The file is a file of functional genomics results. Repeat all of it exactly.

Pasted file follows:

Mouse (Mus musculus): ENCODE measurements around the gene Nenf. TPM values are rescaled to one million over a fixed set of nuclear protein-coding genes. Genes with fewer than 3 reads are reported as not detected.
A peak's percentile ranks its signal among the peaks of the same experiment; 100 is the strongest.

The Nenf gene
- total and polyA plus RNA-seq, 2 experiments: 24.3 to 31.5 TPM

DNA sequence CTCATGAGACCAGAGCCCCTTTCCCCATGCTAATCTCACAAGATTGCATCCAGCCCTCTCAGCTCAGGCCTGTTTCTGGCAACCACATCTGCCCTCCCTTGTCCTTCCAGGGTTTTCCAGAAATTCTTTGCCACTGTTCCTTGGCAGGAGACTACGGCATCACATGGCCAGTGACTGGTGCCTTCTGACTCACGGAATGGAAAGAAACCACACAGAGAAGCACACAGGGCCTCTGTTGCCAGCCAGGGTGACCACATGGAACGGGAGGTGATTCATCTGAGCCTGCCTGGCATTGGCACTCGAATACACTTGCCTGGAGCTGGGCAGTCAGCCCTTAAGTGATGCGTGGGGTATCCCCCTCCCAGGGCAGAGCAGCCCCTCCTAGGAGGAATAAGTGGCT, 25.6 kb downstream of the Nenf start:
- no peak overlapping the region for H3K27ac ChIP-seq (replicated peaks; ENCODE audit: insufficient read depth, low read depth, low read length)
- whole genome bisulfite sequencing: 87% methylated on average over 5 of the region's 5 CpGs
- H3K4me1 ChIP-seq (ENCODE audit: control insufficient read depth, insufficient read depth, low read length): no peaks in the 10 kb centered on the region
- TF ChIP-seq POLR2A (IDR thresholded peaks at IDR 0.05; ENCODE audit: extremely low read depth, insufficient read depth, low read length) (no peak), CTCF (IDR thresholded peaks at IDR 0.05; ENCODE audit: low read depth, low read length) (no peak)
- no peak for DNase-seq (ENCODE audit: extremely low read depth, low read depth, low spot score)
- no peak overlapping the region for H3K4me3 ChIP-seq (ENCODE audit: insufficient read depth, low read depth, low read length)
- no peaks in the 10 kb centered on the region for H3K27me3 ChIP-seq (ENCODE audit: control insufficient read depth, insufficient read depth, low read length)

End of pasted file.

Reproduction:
Mouse (Mus musculus): ENCODE measurements around the gene Nenf. TPM values are rescaled to one million over a fixed set of nuclear protein-coding genes. Genes with fewer than 3 reads are reported as not detected.
A peak's percentile ranks its signal among the peaks of the same experiment; 100 is the strongest.

The Nenf gene
- total and polyA plus RNA-seq, 2 experiments: 24.3 to 31.5 TPM

DNA sequence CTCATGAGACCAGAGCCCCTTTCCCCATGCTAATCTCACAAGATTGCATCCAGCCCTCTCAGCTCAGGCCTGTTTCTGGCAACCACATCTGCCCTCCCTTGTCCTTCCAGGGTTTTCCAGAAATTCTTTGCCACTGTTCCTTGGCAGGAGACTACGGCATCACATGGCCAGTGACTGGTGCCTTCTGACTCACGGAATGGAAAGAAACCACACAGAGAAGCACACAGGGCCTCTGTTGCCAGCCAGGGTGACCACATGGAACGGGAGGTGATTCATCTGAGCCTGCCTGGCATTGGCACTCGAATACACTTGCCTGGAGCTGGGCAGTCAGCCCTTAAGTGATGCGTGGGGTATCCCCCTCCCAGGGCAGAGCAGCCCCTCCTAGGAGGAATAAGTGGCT, 25.6 kb downstream of the Nenf start:
- no peak overlapping the region for H3K27ac ChIP-seq (replicated peaks; ENCODE audit: insufficient read depth, low read depth, low read length)
- whole genome bisulfite sequencing: 87% methylated on average over 5 of the region's 5 CpGs
- H3K4me1 ChIP-seq (ENCODE audit: control insufficient read depth, insufficient read depth, low read length): no peaks in the 10 kb centered on the region
- TF ChIP-seq POLR2A (IDR thresholded peaks at IDR 0.05; ENCODE audit: extremely low read depth, insufficient read depth, low read length) (no peak), CTCF (IDR thresholded peaks at IDR 0.05; ENCODE audit: low read depth, low read length) (no peak)
- no peak for DNase-seq (ENCODE audit: extremely low read depth, low read depth, low spot score)
- no peak overlapping the region for H3K4me3 ChIP-seq (ENCODE audit: insufficient read depth, low read depth, low read length)
- no peaks in the 10 kb centered on the region for H3K27me3 ChIP-seq (ENCODE audit: control insufficient read depth, insufficient read depth, low read length)